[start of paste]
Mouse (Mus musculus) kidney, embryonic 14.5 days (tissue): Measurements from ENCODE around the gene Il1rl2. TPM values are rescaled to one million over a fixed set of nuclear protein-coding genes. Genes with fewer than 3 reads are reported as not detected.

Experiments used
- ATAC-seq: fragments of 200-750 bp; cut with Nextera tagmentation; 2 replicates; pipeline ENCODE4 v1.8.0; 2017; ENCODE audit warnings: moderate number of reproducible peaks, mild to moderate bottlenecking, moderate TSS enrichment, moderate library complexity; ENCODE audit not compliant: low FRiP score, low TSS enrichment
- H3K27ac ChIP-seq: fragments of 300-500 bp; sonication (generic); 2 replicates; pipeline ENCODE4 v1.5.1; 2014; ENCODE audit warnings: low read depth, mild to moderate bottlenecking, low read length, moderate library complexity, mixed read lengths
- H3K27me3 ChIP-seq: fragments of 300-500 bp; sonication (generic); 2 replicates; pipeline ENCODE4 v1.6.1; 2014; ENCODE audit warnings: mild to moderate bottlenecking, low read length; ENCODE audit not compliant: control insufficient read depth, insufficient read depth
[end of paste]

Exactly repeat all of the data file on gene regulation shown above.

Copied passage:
Mouse (Mus musculus) kidney, embryonic 14.5 days (tissue): Measurements from ENCODE around the gene Il1rl2. TPM values are rescaled to one million over a fixed set of nuclear protein-coding genes. Genes with fewer than 3 reads are reported as not detected.

Experiments used
- ATAC-seq: fragments of 200-750 bp; cut with Nextera tagmentation; 2 replicates; pipeline ENCODE4 v1.8.0; 2017; ENCODE audit warnings: moderate number of reproducible peaks, mild to moderate bottlenecking, moderate TSS enrichment, moderate library complexity; ENCODE audit not compliant: low FRiP score, low TSS enrichment
- H3K27ac ChIP-seq: fragments of 300-500 bp; sonication (generic); 2 replicates; pipeline ENCODE4 v1.5.1; 2014; ENCODE audit warnings: low read depth, mild to moderate bottlenecking, low read length, moderate library complexity, mixed read lengths
- H3K27me3 ChIP-seq: fragments of 300-500 bp; sonication (generic); 2 replicates; pipeline ENCODE4 v1.6.1; 2014; ENCODE audit warnings: mild to moderate bottlenecking, low read length; ENCODE audit not compliant: control insufficient read depth, insufficient read depth